The rest of Associated’s management team is expected to be shored up this month, at which time the wireless firm also will disclose its major supplier. Mandl said he hopes by then the spectrum interference dispute between Teledesic Corp., the global communications satellite venture bankrolled by high-tech billionaires Craig McCaw and Bill Gates, and Associated will be resolved.
“Everybody has a great interest in solving this,” he said. Stay tuned.
As for seed money, it’s good and plenty.
Associated sold cellular properties to SBC Communications Inc. in 1994 for $700 million. It holds stock in cable TV giants Tele-Communications Inc. and Liberty Media Corp., valued at $430 million. But most financing will come from capital markets and debt, according to Mandl.
Truth is, remaining at AT&T may have been a bigger risk for the 52-year-old telecom executive who speaks with a hint of an accent from his Austrian birthplace. The risk was losing out on a once-in-a lifetime chance to build a company ground up-not to mention having fun along the way in an entrepreneurial environment far removed from the corporate culture and bureaucracy that Mandl succeeded in, but perhaps also was stifled by.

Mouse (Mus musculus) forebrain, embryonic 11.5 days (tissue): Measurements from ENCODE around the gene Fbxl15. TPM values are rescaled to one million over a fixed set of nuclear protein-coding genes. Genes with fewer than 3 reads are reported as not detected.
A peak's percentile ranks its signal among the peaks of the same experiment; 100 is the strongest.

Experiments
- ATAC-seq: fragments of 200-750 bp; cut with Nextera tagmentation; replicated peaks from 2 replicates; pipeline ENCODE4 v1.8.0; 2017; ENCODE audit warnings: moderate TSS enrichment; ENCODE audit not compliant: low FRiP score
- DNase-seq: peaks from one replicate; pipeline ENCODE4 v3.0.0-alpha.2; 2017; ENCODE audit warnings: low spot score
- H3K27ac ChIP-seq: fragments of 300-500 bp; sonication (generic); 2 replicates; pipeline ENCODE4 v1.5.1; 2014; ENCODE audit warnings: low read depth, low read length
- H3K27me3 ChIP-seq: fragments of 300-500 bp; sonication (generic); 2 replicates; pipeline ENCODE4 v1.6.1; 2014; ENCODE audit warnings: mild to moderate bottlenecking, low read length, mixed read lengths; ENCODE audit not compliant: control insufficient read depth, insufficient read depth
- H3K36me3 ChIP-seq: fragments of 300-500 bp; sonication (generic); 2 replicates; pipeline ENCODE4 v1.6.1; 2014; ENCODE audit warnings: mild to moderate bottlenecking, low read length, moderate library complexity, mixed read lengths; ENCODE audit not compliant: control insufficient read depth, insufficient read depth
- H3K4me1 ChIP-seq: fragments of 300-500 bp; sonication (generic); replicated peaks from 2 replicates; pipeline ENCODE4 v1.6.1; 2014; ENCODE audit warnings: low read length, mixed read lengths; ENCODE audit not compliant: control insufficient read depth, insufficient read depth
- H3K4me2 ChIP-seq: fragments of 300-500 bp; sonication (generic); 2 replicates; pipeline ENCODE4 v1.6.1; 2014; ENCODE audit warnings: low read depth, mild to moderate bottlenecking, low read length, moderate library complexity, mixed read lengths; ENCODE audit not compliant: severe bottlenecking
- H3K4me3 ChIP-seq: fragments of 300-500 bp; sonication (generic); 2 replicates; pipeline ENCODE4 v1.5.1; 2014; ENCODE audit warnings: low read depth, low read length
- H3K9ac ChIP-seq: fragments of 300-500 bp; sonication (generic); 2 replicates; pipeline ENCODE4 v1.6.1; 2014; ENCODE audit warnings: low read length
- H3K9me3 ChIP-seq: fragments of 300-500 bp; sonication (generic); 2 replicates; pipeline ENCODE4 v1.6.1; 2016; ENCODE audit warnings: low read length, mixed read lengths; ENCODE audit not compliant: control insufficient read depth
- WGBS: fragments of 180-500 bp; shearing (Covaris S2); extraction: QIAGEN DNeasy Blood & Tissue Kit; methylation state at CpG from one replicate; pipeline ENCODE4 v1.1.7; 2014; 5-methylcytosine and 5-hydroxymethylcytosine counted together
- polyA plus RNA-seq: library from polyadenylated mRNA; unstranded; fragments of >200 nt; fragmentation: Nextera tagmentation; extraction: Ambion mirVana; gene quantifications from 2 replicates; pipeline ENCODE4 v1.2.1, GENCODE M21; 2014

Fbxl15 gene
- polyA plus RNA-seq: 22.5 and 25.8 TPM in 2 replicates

“I woke up one morning and said `I’m going to go to this,’ ” Mandl said.
“Sure, it was terrific to be president of AT&T and it would have been equally or even more terrific to be chairman of that. But you shouldn’t underestimate the reward and satisfaction and opportunities that come with building something like this.”
Moreover, there was the future to think about.
AT&T continues to lose long-distance market share, though it is not in any real danger of losing its domination of that sector. Had he stayed and succeeded AT&T Chairman Robert Allen, Mandl would have been in a precarious position. Maybe a no-win situation.
Long-distance competition is expected to get even more fierce as the regional Bells and small dial-around long distance firms go after business and residential customers. Definitely not a good scene if you’re the guy facing hostile shareholders and skeptical Wall Street traders.
Still, it is not clear whether Mandl was a shoo-in for a job he reportedly wanted dearly. Allen will not surrender the post for another four years, when he turns 65, and retires. That’s a lifetime in telecommunications years.
It is said that Allen did not include Mandl in planning AT&T’s spinoff of its equipment-manufacturing and computer units and that Allen did not try to keep his No. 2 man when apprised of Associated’s offer.
“I don’t think anybody ought to make any other story out of this than the truth,” Allen told USA Today when Mandl resigned Aug. 19. “Alex was attracted by the opportunity to run his own show … and a huge amount of money. He and Michael Jordan are probably in the same ballpark.”
Even now, it’s hard to tell whether Mandl’s exit says more about the promise of local telecom competition for Associated and others or about the problems of long-distance competition facing AT&T, MCI and Sprint Corp.